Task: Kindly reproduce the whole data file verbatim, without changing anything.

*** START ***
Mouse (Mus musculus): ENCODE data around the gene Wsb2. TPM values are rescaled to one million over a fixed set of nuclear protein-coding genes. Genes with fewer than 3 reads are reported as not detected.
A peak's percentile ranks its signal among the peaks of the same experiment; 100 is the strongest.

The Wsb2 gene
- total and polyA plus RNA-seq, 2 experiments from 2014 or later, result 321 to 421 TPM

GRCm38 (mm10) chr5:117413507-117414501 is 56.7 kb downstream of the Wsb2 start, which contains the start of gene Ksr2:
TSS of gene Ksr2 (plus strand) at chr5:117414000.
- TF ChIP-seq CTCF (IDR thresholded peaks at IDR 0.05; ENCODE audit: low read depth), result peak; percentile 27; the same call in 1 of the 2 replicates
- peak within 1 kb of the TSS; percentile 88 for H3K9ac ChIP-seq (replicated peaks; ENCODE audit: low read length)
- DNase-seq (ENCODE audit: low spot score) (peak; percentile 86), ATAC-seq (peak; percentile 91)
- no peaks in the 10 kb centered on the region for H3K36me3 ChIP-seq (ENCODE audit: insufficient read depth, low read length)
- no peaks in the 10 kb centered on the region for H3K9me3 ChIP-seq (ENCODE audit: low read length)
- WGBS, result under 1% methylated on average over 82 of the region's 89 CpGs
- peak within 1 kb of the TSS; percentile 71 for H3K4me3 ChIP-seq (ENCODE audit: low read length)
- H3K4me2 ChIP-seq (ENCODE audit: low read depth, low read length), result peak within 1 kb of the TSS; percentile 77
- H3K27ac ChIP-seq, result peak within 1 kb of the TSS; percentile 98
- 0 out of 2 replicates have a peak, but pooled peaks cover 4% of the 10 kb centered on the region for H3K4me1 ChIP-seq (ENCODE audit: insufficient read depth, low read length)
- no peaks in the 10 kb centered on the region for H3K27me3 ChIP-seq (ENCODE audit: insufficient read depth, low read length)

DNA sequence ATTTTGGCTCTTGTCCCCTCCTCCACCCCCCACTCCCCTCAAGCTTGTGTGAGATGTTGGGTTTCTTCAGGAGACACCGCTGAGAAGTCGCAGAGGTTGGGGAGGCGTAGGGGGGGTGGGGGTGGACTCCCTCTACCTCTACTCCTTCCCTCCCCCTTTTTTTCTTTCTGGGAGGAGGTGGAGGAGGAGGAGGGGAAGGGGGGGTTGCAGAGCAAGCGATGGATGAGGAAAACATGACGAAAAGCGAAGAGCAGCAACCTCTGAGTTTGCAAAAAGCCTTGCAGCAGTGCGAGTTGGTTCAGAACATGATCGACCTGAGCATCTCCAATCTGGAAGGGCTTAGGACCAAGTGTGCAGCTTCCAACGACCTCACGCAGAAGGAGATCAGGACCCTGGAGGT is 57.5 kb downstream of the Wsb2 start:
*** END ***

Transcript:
Mouse (Mus musculus): ENCODE data around the gene Wsb2. TPM values are rescaled to one million over a fixed set of nuclear protein-coding genes. Genes with fewer than 3 reads are reported as not detected.
A peak's percentile ranks its signal among the peaks of the same experiment; 100 is the strongest.

The Wsb2 gene
- total and polyA plus RNA-seq, 2 experiments from 2014 or later, result 321 to 421 TPM

GRCm38 (mm10) chr5:117413507-117414501 is 56.7 kb downstream of the Wsb2 start, which contains the start of gene Ksr2:
TSS of gene Ksr2 (plus strand) at chr5:117414000.
- TF ChIP-seq CTCF (IDR thresholded peaks at IDR 0.05; ENCODE audit: low read depth), result peak; percentile 27; the same call in 1 of the 2 replicates
- peak within 1 kb of the TSS; percentile 88 for H3K9ac ChIP-seq (replicated peaks; ENCODE audit: low read length)
- DNase-seq (ENCODE audit: low spot score) (peak; percentile 86), ATAC-seq (peak; percentile 91)
- no peaks in the 10 kb centered on the region for H3K36me3 ChIP-seq (ENCODE audit: insufficient read depth, low read length)
- no peaks in the 10 kb centered on the region for H3K9me3 ChIP-seq (ENCODE audit: low read length)
- WGBS, result under 1% methylated on average over 82 of the region's 89 CpGs
- peak within 1 kb of the TSS; percentile 71 for H3K4me3 ChIP-seq (ENCODE audit: low read length)
- H3K4me2 ChIP-seq (ENCODE audit: low read depth, low read length), result peak within 1 kb of the TSS; percentile 77
- H3K27ac ChIP-seq, result peak within 1 kb of the TSS; percentile 98
- 0 out of 2 replicates have a peak, but pooled peaks cover 4% of the 10 kb centered on the region for H3K4me1 ChIP-seq (ENCODE audit: insufficient read depth, low read length)
- no peaks in the 10 kb centered on the region for H3K27me3 ChIP-seq (ENCODE audit: insufficient read depth, low read length)

DNA sequence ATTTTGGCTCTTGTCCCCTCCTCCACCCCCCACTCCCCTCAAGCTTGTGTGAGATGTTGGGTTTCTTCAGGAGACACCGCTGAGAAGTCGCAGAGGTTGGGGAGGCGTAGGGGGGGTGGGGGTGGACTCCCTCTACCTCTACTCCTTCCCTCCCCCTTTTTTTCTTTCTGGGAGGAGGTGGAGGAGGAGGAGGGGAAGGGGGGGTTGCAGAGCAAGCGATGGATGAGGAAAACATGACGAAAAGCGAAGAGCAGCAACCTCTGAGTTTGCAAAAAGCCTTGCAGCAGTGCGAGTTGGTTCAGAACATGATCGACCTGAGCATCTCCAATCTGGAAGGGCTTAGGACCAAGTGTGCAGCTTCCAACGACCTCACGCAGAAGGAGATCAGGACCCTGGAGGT is 57.5 kb downstream of the Wsb2 start: